Venezuelan Opposition Leader Guaidó Blocked From Key National Assembly Vote


Breanna McCann

On Sunday, pro-government lawmakers in Venezuela announced the swearing-in of a new president of the National Assembly after barring several opposition congressmen, including leader Juan Guaidó, from entering the legislative building. Guaidó is the incumbent National Assembly President and was presumed to win reelection to the position. Instead, he and other legislators from his party were prevented from entering the proceedings, and according to CNN, “a little-known congressman named Luis Parra, was named to the role by a skeleton assembly of pro-government lawmakers.” Outside, Guaidó attempted to climb a fence to enter the legislative building, joined by several other opposition lawmakers, only to be met with security forces equipped with riot gear. Inside, the situation was just as chaotic with shouts and fistfights occurring in the chamber. The opposition members prevented from entering held their own, separate election at the office of newspaper El Nacional, re-electing Guaidó speaker.

In a discussion with CNN, Guaidó said: “This is yet another proof that we live under a dictatorship, as if anyone had any doubt. Nevertheless, we are going to do what we need to do and install the sole legitimate national assembly.” In talking to state media outlets, Luis Parra took a different stance. “Here today it is demonstrated that the constitutional process has a time, a date and a specific place, those excuses of not attending…I think we left them behind,” he said before adding that “This institution is not Juan Guaidó, who represents the past, it’s a [legislative body] with lawmakers that have the right to vote and disagree.” President Nicolas Maduro recognized Parra’s leadership after the vote, but the United States, who recognized Guaidó as the legitimate president of Venezuela last year, did not. The State Department’s Acting Assistant Secretary for Western Hemisphere Affairs tweeted Sunday that Guaidó “remains Venezuela’s interim president under its constitution. This morning’s phony national assembly session lacked a legal quorum. There was no vote.” Jorge Arreaza, Venezuela’s Foreign Minister and a Maduro supporter, responded by tweeting, “We reject the Trump Administration’s vulgar interventionism in Venezuela’s internal affairs & institutions. They still don’t understand that we’re an independent and sovereign country.”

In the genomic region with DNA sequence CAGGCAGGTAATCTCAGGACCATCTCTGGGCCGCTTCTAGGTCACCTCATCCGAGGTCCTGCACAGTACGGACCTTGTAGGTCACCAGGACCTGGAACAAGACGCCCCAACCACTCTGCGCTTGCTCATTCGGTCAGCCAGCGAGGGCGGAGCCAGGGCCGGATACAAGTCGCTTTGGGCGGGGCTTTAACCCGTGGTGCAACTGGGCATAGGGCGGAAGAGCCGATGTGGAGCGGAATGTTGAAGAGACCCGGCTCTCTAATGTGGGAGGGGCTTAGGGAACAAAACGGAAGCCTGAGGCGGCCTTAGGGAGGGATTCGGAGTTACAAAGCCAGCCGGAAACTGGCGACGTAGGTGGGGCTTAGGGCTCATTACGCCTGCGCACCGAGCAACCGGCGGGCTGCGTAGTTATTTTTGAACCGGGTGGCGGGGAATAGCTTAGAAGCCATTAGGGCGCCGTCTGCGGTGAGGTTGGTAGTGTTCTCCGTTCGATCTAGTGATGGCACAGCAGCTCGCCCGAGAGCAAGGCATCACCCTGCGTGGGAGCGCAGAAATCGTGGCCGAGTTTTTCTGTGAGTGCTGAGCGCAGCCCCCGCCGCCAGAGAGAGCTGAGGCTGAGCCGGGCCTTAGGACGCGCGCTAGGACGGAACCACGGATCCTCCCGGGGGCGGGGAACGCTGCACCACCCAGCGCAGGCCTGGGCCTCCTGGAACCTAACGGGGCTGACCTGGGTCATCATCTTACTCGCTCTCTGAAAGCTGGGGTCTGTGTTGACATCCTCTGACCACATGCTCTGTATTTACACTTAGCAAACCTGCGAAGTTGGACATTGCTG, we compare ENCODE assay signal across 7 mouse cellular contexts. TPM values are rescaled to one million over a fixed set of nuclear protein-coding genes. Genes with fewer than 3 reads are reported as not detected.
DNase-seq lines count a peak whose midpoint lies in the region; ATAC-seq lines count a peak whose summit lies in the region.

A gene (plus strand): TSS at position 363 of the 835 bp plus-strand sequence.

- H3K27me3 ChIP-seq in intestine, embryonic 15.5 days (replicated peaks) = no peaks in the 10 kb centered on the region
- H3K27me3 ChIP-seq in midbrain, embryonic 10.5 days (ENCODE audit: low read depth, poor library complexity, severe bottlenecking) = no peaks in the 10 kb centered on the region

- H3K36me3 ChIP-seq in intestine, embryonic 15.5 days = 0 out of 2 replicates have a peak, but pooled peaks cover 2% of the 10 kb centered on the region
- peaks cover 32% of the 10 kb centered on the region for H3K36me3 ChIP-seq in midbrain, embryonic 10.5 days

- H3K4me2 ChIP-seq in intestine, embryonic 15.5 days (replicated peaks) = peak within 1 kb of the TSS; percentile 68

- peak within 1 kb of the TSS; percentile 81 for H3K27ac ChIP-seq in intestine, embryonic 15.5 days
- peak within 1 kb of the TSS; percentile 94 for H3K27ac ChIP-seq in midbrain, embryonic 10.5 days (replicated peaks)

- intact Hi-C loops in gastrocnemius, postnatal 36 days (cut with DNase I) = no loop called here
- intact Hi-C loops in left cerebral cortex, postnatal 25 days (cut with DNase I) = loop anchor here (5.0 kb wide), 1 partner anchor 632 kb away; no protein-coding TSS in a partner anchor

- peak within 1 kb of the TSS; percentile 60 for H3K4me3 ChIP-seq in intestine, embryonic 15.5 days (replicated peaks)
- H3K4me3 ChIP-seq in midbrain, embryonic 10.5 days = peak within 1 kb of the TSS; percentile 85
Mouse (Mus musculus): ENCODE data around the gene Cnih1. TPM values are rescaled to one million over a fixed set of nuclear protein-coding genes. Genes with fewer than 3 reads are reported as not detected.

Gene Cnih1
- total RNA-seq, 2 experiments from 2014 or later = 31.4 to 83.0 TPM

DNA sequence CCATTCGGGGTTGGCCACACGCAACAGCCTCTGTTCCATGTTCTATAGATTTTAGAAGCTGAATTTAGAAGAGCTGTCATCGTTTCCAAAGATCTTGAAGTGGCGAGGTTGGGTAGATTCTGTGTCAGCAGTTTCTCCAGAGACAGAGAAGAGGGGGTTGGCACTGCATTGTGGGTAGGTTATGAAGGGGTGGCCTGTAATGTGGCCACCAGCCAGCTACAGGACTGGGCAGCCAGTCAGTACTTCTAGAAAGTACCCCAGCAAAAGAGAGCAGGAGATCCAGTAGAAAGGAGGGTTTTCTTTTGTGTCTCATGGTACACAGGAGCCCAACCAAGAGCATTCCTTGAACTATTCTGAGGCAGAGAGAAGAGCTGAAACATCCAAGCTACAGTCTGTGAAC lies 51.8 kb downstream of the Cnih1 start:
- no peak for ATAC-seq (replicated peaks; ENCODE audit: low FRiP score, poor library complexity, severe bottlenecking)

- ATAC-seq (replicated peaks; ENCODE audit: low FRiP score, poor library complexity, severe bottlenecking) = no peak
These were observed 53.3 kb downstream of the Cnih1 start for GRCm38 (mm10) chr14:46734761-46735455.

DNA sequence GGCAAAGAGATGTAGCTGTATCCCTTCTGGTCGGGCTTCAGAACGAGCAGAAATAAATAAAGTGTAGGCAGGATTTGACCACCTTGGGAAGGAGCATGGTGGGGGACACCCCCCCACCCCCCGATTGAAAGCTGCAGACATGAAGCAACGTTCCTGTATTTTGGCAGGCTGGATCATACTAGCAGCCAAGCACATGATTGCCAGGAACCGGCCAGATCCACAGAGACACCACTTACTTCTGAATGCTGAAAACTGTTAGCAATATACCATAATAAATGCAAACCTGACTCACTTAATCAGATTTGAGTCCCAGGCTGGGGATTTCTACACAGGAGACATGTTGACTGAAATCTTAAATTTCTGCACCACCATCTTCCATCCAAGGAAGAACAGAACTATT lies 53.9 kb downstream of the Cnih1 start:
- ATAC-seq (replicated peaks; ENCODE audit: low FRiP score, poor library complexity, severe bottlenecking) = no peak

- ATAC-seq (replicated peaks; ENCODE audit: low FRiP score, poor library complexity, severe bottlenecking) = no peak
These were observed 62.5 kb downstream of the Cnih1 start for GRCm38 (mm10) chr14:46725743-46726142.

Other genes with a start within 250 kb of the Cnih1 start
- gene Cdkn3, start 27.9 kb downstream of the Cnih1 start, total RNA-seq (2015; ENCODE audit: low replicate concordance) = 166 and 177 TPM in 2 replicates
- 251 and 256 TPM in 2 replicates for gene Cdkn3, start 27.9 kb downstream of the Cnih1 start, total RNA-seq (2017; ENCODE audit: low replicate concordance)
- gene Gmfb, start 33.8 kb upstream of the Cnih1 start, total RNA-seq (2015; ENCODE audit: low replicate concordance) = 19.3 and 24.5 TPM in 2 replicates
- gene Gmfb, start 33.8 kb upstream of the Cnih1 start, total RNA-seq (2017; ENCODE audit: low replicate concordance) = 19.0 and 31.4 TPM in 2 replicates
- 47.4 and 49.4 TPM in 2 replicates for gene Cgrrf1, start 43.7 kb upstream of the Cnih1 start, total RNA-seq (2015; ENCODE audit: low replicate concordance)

The actions of the pro-Maduro forces in Venezuela are contrary to the principles of any purportedly free or democratic society. A vote for leadership where the other party is barred from entering by riot police is not a vote; it is a sham meant to block out any potential opposition to the actions of one party, and any leader elected in such a fashion is illegitimate. Venezuela faces a difficult decision as Maduro is a dictator and therefore, would be tremendously challenging to enter into some sort of agreement with that would still benefit the country. On the other hand, a civil war simply cannot be an option due to the tremendous human cost of such a deadly choice. The continued political disobedience of Guaidó and his supporters has earned them the respect and recognition of the international community. That is the most valuable asset they have right now, but they must continue this fight peacefully and politically, not through violence. Whatever the solution becomes, it cannot be a civil war.

President Nicolas Maduro came to power in 2013. Some describe him as a dictator, with reports of crimes against humanity committed under his leadership and a plummeting economy. On January 5th 2019, Juan Guaidó was elected President of the National Assembly and on January 23rd declared himself acting President of Venezuela and the presidency of Maduro illegitimate amidst the country’s chaos. Guaidó received recognition and support from dozens of countries, including the United States, in the wake of this announcement. According to Al Jazeera, in late December, U.S Special Envoy to Venezuela Elliott Abrams “accused Maduro of trying to block the re-election by bribing the deputies with up to $500,000.” Similarly, Parra currently faces allegations of corruption despite his election as President of the National Assembly.

Given the already contentious situation in Venezuela, it is difficult to predict how this further divergence of government into two separate bodies competing for power and both declaring legitimacy will end. It becomes a question of whether or not they can reconcile these divisions without some sort of more formal separation. Guaidó is recognized by a fair amount of the world’s most powerful actors as the legitimate ruler of Venezuela, but whether or not that power is enough of a deterrent remains to be seen. Regardless, it is imperative that the situation in Venezuela does not devolve into any further violence than it has already, especially not a civil war. That would be far more detrimental than any agreement or formal separation the two opposing forces could reach.